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Article And Photos By: Charlie Weisel
Originally Published In The May 2018 Issue Of Cycle Source Magazine
I’d begun to massage my lower back with a grimaced face as I glanced behind me towards the police officers now approaching on foot alongside the interstate approaching New Orleans, the flashing blue and red lights providing a dramatic backdrop. Before I even bothered to ask why I was being pulled over, because at this point I didn’t really care as I was more concerned with the condition of my spine, I couldn’t stop myself from commenting on the absolute atrocity Louisiana considered a road, with a smile and a laugh of course, as to not incite the idea that I was in some way insulting the beautiful state they call home. Not surprisingly, because it would take a blind man with a rubber spine to not agree, they returned the sentiment. Now, I’ve never been to a war zone, I’ve only ever seen what is portrayed in the movies and on TV, but I had to imagine that the bombed-out roads of Kuwait must look something similar to those of Louisiana.
The Officer agreed with me, not something I’m used to, and even mentioned that himself and his wingman had witnessed me catch more than a comfortable amount of air, not once, but a few times as I went colliding through potholes and over the mammoth heaves in the pavement. This was about the time they both gave my rigid chopper a once over with looks of utter amazement on their faces, then a glance my direction, then back at the bike. I’m not sure they knew what to think of me. I imagine it was a combination of curiosity, jealousy and an overwhelming need to run my record while clutching the handcuffs just in case. But, as I always do these days, I just smiled, respectfully told them where I had come from and where I was going and asked politely as to why I was being pulled over. I’ve always found that approaching law enforcement and strangers alike with a smile and respect is a sure way to diffuse any tension there may be.
They answered my question with a question, very political I thought to myself. They asked if I had seen many other motorcyclists on the road, in which I returned that I had not. Odd question I thought. He then asked how long I had been in the state. I replied that I had entered from Texas near the coastline. It turned out that he was leading up to why I had not been wearing a helmet and how I could not have not known that Louisiana was a helmet law state. I blamed the internet for false information. You see, this was back before I started wearing a helmet on a regular basis and despised every moment I was forced to wear one, my attitude on that has since changed, and I now wear one on every ride. I apologized to the officer, made it very clear that it was an honest mistake then reached for my Rootbeer brown Biltwell that had been haphazardly strapped to my sissy bar for that last couple thousand miles. With a twinge of irritation, I strapped it under my chin and off with a warning I went.
If I’m being honest, it wasn’t until Kayla, and I made our trip to Europe a few years back that I had ever considered wearing a helmet by choice. I had always been one of those people that preferred the wind in my face, bugs in my teeth and, I suppose, a hint of anti-government beliefs about there over imposing laws on the choices we should make. That being said, I still don’t think there should be a law requiring us to wear helmets, but I have certainly seen the upside in doing so. In Europe we were required to wear helmets everywhere we went which inspired us to invest in highquality full-face lids. Our logic was that if we would have to wear them for three months, knowing full well, we would hit plenty of rain, then we had might as well get ourselves the proper gear to stay comfortable. This was the turning point for both of us regarding the pros and cons debate. We quickly discovered that with a full face we were dramatically less beat up at the end of a long day then we were when opting for an open face helmet or none at all. You really don’t realize how much the wind in your face and ears is taking it out of you after a 500-mile day until you opt for a helmet with a visor.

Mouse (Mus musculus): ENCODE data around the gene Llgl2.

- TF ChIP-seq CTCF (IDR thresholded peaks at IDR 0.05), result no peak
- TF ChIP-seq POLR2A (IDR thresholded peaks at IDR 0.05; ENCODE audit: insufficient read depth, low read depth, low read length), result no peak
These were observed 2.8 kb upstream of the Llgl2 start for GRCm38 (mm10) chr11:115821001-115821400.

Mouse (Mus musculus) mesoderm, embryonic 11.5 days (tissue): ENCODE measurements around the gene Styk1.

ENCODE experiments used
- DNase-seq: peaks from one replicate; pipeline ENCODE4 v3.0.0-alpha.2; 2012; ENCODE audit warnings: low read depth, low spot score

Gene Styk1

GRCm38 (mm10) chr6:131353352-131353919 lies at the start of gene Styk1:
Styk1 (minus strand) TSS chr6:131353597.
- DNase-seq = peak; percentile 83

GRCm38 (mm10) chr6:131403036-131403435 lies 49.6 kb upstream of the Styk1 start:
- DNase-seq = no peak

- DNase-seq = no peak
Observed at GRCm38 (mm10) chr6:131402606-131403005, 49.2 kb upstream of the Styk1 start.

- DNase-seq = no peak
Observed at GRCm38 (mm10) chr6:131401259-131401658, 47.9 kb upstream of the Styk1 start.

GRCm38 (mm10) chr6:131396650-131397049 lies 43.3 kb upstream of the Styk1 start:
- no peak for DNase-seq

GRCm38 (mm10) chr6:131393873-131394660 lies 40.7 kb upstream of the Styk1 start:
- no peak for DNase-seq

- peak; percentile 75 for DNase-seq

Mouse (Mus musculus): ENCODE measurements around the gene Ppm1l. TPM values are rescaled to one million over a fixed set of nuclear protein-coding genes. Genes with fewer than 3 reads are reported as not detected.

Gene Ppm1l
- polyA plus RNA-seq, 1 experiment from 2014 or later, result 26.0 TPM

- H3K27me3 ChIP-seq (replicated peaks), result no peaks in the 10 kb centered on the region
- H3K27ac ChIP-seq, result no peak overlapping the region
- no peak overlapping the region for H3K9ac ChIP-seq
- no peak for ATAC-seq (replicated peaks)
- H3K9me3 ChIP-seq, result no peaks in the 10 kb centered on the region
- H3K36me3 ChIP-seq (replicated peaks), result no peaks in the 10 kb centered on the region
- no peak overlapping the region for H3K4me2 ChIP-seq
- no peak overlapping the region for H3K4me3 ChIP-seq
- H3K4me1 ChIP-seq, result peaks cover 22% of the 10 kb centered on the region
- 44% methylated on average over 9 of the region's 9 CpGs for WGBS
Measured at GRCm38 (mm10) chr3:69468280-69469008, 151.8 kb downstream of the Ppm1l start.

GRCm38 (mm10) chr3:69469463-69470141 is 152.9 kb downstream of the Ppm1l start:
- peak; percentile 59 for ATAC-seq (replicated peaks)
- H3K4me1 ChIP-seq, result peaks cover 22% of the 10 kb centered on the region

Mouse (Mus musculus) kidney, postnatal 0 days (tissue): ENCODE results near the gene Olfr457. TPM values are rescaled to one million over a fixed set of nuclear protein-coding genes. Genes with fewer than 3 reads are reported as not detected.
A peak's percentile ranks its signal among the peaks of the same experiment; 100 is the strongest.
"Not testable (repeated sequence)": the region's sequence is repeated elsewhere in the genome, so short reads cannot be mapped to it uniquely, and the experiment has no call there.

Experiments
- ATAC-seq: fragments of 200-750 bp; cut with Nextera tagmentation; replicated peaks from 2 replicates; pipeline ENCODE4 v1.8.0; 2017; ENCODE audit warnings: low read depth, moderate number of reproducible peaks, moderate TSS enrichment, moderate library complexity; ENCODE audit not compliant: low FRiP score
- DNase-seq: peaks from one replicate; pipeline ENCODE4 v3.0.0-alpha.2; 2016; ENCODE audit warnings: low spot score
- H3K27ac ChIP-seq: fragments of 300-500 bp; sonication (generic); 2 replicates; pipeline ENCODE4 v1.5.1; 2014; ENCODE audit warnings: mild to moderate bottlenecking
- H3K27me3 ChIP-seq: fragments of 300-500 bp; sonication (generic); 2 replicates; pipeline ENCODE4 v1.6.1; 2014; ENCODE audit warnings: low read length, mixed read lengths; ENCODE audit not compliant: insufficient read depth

Couple that with added protection from the rain, less bugs in the face and a dramatically quieter ride and I now find it hard to see a downside, and I say all this without even touching on the obvious protection side of the argument. At that time, I chose a Bell full face, one of those hipster helmets with the fancy leather interiors and chrome piping, but I have since moved up to the Schuberth C3 which I absolutely love. This helmet is about as quiet as anyone can ask for, incredibly comfortable, has options to add speakers and Bluetooth connectivity so you can rock out to your favorite 80’s hair band and I don’t feel like my vision is restricted in any way. Plus, it doesn’t feel like a sail on top of my head like most 3/4 helmets I’ve used, it cuts through the wind like butter. No, I’m not a Schuberth salesman or a sponsored rider, just trying to relay my experience. Now, I know what a lot of you might be thinking, 3/4 helmets look way better. Yeah, I tend to agree, especially the vintage ones, they look great. But, if you are interested in a helmet that will actually provide a little protection and leave you feeling a hell of a lot better at the end of the day then maybe consider a full face. And just think about how happy your mom will be when she hears you started wearing a helmet!